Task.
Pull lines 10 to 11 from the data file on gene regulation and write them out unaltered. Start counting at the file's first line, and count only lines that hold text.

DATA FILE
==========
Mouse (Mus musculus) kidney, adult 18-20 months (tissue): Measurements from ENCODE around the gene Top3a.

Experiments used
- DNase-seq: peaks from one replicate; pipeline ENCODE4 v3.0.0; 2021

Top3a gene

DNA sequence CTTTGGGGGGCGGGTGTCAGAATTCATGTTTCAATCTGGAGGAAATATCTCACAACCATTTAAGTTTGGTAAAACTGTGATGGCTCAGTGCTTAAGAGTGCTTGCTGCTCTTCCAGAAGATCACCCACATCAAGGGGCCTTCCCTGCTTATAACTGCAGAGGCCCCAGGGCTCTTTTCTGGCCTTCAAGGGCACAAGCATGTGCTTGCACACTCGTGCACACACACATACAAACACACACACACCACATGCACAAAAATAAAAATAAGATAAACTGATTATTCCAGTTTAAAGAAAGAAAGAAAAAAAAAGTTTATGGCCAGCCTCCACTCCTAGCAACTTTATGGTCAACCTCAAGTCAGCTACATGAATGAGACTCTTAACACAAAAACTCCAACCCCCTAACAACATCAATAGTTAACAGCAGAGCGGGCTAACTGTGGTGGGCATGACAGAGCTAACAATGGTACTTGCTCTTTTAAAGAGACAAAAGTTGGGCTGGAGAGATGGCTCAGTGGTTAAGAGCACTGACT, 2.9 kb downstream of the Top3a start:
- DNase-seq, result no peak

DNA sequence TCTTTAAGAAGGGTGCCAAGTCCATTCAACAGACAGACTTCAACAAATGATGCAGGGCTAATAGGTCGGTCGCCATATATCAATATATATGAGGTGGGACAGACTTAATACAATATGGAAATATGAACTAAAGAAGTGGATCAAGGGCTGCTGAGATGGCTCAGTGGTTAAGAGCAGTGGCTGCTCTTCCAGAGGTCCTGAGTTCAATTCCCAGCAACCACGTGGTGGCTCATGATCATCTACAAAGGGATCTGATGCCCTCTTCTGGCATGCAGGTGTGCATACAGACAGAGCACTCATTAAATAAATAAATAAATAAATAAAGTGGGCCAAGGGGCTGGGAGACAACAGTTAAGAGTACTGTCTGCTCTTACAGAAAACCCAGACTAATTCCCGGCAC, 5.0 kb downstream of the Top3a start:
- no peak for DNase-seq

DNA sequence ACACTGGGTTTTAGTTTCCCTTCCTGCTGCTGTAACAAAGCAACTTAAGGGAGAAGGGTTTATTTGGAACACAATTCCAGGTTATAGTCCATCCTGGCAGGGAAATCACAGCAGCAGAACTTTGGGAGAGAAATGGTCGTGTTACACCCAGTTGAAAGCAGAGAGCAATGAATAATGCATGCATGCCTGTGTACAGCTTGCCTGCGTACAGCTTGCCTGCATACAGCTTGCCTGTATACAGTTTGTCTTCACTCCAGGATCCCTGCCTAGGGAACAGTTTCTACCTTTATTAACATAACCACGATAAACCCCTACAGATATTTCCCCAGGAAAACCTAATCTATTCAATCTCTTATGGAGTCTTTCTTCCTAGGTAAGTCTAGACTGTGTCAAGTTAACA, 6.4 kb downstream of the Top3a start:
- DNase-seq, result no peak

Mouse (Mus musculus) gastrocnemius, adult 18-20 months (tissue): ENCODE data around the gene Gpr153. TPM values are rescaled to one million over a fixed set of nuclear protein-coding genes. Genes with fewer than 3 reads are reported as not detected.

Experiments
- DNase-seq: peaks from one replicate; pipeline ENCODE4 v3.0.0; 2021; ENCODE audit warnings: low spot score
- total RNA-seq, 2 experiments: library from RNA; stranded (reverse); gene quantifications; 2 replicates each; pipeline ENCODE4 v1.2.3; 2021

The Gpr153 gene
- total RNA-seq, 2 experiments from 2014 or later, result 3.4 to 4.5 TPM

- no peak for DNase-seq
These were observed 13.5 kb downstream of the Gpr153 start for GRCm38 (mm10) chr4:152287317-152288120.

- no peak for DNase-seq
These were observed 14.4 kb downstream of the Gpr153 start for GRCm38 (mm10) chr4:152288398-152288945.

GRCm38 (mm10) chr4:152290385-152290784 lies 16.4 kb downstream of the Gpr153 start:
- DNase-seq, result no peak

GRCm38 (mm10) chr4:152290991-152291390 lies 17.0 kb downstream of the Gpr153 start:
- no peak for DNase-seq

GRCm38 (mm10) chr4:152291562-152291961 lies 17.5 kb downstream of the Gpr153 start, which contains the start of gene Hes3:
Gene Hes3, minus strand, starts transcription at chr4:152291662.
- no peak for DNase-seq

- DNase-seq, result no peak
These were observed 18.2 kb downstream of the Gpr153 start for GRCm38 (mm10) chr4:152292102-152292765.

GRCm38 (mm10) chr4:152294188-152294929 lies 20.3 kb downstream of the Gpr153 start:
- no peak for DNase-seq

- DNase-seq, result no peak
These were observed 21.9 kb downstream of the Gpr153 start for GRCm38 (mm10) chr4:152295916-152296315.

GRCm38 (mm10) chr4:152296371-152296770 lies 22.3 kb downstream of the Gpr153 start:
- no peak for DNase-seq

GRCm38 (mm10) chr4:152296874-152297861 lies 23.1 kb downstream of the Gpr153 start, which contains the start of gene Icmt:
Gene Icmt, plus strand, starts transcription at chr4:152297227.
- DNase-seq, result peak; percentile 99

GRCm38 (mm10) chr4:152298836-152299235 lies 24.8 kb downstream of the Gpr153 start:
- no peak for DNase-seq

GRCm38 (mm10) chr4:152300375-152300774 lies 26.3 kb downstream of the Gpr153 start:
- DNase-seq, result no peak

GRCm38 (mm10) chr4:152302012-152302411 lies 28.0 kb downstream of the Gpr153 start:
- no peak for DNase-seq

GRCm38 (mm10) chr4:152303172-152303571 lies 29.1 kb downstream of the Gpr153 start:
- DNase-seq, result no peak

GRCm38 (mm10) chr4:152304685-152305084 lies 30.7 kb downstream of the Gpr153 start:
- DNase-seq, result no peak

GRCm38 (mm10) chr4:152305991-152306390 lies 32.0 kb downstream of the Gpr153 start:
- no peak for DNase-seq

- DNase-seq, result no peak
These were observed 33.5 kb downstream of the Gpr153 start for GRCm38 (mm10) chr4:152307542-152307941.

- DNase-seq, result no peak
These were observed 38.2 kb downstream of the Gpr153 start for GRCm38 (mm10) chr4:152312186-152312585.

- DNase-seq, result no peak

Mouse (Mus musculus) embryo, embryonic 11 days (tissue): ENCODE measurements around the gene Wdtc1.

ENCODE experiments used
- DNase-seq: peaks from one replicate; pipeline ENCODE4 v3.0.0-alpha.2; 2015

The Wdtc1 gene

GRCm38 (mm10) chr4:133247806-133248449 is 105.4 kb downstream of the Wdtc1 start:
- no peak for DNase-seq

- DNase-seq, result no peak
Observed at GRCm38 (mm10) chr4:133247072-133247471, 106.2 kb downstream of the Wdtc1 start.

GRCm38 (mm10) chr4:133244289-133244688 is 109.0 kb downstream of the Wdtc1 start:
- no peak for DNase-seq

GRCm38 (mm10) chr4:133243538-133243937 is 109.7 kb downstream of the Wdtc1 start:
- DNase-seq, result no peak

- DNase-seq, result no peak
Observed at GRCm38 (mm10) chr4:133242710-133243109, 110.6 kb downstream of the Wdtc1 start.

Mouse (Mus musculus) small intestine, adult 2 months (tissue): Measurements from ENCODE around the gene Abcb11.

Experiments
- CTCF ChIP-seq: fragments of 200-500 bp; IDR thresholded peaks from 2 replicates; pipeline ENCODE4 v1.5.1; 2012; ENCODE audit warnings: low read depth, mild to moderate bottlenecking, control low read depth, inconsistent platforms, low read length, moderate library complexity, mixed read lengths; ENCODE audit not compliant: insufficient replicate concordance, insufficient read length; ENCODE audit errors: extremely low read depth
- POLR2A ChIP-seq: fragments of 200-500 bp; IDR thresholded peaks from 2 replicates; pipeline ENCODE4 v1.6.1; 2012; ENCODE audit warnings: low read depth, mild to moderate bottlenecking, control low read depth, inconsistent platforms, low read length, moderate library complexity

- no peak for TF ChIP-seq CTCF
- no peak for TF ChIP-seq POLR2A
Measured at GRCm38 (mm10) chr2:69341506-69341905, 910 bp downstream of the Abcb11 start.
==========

- DNase-seq, result no peak

Mouse (Mus musculus) gastrocnemius, adult 18-20 months (tissue): ENCODE data around the gene Gpr153. TPM values are rescaled to one million over a fixed set of nuclear protein-coding genes. Genes with fewer than 3 reads are reported as not detected.